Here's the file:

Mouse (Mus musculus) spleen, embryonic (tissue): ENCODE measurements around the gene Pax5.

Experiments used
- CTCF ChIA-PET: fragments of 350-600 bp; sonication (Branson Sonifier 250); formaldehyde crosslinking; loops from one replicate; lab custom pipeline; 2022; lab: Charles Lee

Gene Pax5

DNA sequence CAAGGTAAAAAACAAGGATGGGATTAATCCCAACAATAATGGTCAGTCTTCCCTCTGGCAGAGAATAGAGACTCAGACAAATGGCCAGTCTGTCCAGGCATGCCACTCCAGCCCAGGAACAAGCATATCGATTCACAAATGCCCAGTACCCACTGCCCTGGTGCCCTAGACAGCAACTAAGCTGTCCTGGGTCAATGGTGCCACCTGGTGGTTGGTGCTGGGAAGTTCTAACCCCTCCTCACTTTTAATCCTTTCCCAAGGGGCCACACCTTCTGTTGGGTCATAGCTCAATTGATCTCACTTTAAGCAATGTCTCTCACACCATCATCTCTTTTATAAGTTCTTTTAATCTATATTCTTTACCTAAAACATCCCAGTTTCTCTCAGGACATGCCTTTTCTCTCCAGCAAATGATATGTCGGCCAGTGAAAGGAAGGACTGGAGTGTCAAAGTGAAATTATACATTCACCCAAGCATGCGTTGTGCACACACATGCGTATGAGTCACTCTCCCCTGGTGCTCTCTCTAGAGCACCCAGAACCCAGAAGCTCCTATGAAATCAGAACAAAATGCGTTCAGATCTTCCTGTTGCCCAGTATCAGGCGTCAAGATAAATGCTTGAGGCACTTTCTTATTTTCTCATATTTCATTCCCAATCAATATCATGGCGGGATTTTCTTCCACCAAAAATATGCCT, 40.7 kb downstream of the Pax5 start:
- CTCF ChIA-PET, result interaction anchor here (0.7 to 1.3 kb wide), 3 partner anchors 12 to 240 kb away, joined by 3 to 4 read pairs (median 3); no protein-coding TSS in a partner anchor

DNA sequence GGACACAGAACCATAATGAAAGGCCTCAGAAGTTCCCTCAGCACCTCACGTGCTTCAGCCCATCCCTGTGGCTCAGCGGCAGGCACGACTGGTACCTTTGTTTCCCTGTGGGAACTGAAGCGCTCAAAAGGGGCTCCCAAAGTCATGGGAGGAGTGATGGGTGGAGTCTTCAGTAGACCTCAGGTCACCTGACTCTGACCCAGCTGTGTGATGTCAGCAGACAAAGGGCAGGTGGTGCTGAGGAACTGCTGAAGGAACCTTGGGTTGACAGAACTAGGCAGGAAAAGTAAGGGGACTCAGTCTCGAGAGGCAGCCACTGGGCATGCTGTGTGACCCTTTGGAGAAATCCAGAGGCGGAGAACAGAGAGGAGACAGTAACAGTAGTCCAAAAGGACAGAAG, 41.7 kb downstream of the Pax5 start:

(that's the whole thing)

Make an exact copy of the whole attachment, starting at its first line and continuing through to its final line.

Mouse (Mus musculus) spleen, embryonic (tissue): ENCODE measurements around the gene Pax5.

Experiments used
- CTCF ChIA-PET: fragments of 350-600 bp; sonication (Branson Sonifier 250); formaldehyde crosslinking; loops from one replicate; lab custom pipeline; 2022; lab: Charles Lee

Gene Pax5

DNA sequence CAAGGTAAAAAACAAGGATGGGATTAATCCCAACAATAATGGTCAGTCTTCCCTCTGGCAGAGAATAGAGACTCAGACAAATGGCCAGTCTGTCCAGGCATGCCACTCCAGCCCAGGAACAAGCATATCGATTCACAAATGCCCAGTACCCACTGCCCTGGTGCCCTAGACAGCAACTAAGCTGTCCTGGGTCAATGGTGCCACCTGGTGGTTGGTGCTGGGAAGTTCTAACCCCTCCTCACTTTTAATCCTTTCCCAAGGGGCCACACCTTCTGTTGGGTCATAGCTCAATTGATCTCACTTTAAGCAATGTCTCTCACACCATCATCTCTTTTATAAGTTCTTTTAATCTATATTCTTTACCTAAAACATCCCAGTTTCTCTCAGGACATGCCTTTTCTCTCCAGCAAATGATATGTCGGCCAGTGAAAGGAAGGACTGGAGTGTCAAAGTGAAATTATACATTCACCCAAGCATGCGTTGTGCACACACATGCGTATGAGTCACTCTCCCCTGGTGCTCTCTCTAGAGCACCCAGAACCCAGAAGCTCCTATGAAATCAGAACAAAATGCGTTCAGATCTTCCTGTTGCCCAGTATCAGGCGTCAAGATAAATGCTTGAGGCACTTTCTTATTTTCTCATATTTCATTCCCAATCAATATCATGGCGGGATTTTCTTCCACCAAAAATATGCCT, 40.7 kb downstream of the Pax5 start:
- CTCF ChIA-PET, result interaction anchor here (0.7 to 1.3 kb wide), 3 partner anchors 12 to 240 kb away, joined by 3 to 4 read pairs (median 3); no protein-coding TSS in a partner anchor

DNA sequence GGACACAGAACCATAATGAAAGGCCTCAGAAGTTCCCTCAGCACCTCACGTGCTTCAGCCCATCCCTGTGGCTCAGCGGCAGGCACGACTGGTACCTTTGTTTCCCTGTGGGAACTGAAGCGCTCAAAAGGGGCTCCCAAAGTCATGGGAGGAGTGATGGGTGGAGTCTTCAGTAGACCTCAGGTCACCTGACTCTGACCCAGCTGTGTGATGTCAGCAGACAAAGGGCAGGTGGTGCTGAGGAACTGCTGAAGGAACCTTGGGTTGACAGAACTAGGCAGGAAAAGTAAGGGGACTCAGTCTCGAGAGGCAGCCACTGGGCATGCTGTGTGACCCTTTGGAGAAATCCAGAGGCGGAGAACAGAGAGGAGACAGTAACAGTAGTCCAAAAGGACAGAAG, 41.7 kb downstream of the Pax5 start: